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Is Islam Sexist?

(26 Posts)
FatimahZarah Thu 15-Sep-11 12:04:30

As a Muslim women of 28, I've been hit by my dad, hit by my ex-husband, hit by MY OWN BROTHERS, and when I tried to share my anguish to my Imaan, he pretty much shrugged it off. And I feel like I'm going to end up in this abusive marriage for the rest of my life. But I also don't want to be racist and I know lots of women are in this situation, but is it because of Islam? Looking back at my faith we are subjugated in the holiest of places, the mosque and I can't help but wonder do you think this encourages it? I'm so confused right now and don't even know what to do sad

Riveninabingle Thu 15-Sep-11 12:09:06

Message withdrawn at poster's request.

nailak Thu 15-Sep-11 12:11:57

sis i can give you a number for a decent sheykh if you need help with something, unfortunately there are too many cultural imams around, or you could try the shariah council for advice

alemci Thu 15-Sep-11 12:15:11

I am sorry to hear about your situation. Isn't it more cultural than religious. In the same way that the church and society used to treat women in GB.

LadySybil Thu 15-Sep-11 12:15:31

Is islam sexist? the answer is a very obvious YES. but is this sexism always a bad thing, the answer, imo, an even louder NO.

the men in your life hitting you, is nothing to do with islam, and everything to do with a patriarchal society and men's desire to control women.
I am surprised you went to your imaam. That would be the last place i would ever go to for help and advice. there is a website some one once linked to, that is set up to help women in abusive relatioships. If i find it, will link to it.

FatimahZarah Thu 15-Sep-11 12:15:54

I still don't know what to do about the abuse though, I mean the physical abuse, they always hit my UNDER clothing so people don't see it (not that they'd probably do anything about it), It's not like I can call the police because then i'd, in my community be known as the person who got her family chucked out sad sad

FatimahZarah Thu 15-Sep-11 12:17:01

ladysybil, he is a close family friend, at least I thought

Riveninabingle Thu 15-Sep-11 12:19:50

Message withdrawn at poster's request.

LadySybil Thu 15-Sep-11 12:30:42

love that link riven smile

LadySybil Thu 15-Sep-11 12:34:30

Fatimah, im sorry you are going through this abuse, but i have to say, that the religious point in this is minor. I will say to you what everyone on mmsnet says to any woman going through abuse of any sort, and particularlly physical abuse. Its WRONG. and you dont have to put up with it. by concentrating only on the religious and cultural side of it, you will find that you are limiting the help you can recieve.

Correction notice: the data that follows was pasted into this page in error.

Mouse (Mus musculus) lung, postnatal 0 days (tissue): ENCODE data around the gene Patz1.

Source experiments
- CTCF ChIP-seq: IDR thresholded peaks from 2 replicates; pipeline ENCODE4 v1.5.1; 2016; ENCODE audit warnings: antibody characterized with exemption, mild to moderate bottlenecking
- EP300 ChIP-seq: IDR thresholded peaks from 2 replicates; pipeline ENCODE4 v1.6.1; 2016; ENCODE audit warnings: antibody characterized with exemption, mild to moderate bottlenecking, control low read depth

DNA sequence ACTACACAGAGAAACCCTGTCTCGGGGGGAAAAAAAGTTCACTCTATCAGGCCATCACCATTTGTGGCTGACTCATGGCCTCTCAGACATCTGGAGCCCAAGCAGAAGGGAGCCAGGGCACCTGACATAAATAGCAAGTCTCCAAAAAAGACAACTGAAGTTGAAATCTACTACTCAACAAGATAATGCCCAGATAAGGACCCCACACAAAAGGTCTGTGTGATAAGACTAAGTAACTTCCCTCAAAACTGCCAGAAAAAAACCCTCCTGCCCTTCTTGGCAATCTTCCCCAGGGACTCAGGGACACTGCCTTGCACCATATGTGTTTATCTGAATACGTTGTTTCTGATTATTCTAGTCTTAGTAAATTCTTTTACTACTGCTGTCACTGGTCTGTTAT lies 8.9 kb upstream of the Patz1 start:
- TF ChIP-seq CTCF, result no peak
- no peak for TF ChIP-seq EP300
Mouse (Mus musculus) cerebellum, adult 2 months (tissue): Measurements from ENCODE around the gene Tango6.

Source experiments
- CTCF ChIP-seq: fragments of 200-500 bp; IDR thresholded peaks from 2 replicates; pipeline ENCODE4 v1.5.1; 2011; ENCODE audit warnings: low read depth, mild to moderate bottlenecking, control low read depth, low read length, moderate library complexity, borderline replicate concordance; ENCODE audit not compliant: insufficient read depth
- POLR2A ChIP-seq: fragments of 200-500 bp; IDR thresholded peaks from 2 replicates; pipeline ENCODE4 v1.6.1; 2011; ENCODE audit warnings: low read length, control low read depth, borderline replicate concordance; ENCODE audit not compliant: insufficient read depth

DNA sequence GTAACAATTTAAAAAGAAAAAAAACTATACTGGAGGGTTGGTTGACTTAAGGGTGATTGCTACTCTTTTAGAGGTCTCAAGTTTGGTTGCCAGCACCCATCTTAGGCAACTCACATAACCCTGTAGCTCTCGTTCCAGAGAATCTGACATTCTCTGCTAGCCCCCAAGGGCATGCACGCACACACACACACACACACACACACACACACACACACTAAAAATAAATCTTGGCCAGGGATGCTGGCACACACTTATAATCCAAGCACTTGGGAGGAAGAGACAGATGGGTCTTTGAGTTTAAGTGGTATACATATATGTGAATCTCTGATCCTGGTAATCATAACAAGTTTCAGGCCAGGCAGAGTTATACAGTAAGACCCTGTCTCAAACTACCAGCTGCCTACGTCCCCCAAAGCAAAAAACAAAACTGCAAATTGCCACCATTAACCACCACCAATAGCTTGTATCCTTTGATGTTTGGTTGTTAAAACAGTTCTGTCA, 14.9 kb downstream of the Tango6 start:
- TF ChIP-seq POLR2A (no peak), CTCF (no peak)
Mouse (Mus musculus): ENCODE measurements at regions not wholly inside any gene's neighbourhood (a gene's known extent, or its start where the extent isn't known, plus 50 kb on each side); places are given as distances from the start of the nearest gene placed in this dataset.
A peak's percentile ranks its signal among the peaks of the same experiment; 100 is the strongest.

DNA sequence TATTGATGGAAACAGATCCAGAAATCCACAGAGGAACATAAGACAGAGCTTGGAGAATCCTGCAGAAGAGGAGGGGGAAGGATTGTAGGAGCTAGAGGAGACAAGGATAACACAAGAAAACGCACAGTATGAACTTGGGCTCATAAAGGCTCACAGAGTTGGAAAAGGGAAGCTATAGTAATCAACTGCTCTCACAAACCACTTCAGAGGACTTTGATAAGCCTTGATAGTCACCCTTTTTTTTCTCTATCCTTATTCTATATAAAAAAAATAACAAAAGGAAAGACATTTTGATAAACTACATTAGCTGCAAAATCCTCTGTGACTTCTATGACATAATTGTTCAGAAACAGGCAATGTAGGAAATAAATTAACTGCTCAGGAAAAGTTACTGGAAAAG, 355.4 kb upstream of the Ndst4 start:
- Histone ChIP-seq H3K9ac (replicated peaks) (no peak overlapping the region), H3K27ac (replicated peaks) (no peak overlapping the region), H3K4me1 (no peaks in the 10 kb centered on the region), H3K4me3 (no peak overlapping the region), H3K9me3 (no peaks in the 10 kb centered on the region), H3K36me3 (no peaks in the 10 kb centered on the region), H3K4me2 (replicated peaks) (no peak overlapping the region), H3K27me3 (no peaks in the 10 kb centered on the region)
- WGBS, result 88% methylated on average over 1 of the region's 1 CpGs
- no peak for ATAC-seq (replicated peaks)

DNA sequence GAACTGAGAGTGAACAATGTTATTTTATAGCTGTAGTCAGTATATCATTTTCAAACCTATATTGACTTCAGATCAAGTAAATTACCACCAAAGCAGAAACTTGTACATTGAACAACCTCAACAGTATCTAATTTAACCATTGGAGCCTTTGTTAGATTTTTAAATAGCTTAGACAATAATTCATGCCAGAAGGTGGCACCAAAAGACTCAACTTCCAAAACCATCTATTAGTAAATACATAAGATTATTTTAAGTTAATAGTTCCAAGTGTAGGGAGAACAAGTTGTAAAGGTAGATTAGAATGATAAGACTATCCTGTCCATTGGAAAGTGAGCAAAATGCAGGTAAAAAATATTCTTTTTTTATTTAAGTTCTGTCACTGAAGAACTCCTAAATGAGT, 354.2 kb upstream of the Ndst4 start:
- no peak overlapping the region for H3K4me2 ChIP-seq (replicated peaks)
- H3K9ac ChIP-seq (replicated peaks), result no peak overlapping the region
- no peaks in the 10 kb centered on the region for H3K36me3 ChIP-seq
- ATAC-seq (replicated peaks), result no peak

but i am the wrong person to advise you. there are a lot of wonderful people on mn who can give better advice.

nailak Thu 15-Sep-11 16:51:17

you should contact they can help you.

why does it matter how your community views you? they dont care for you so why bother with them? if they outcast you so what? there are plenty of sisterrs that would welcome you and befriend you who dont abide by some abhorrant misogynistic culture.

islam doesnt tell a women to be a doormat, islam is always on the side of the oppressed.

why are you staying in this marriage?

confidence Thu 15-Sep-11 19:42:03

Is the question serious? I mean, is the sky blue?

Driftwood999 Thu 15-Sep-11 20:22:02

FatimahZarah - in answer to your question, one thing that you can do about the physical abuse is to see and confide in your GP. The GP has a duty to record the incidents of domestic violence and this creates a "record" until such time as you need to go the Police. At least do that.

FatimahZarah Thu 15-Sep-11 20:22:10

Can someone call the police for me?

therugratref Thu 15-Sep-11 20:29:39

Are you in danger? I dont know where you are but will call police if you pm me with details. Stay strong

therugratref Thu 15-Sep-11 20:39:21

Fatimah I hope you are OK x

coccyx Thu 15-Sep-11 20:41:50

please let us know you are ok

BarryShitpeas Thu 15-Sep-11 20:50:38

FatimahZarah, are you in London?

Al-Hasaniyah wonen's centre Phone 020 8969 2292

This is from their website:

The Domestic Violence service is funded by the Royal Borough of Kensington and Chelsea Family and Children Services and provides individual support for Arabic-speaking women living in the borough who are suffering or have suffered domestic violence.

Domestic violence is deeply destructive, damaging self-esteem and destroying families. Unfortunately it is highly prevalent in the Arabic-speaking community and is often considered to be an acceptable phenomenon. In addition women from different cultural and religious backgrounds can find it difficult to access mainstream services and ask for the help they need.

Our service provides practical and emotional support for women suffering any kind of physical or emotional abuse. We work closely with solicitors and advice agencies to provide a programme of advice, advocacy and referral, which assists the women to access help with legal, housing, welfare benefit and immigration issues.

For more individual emotional support we refer women to the Arabic Families Service at Parkside Clinic where they will be assessed for their suitability for a course of counselling or therapy. For women who feel the need for religious support and guidance, we have links with Imams from local mosques.

We also run a programme of workshops throughout the year to educate women on related practical issues such as housing, law, immigration and welfare benefits.

For more information please contact

The Royal Borough of Kensington and Chelsea

Phone 020 8969 2292
Fax 020 8964 8843

Opening hours
Monday to Friday
9.30am - 5.00pm

I hope you find them helpful.

In answer to your question, my mil considers the women who run it to be on a level with prostitutes, as they have left their husbands sad

FatimahZarah Thu 15-Sep-11 20:50:56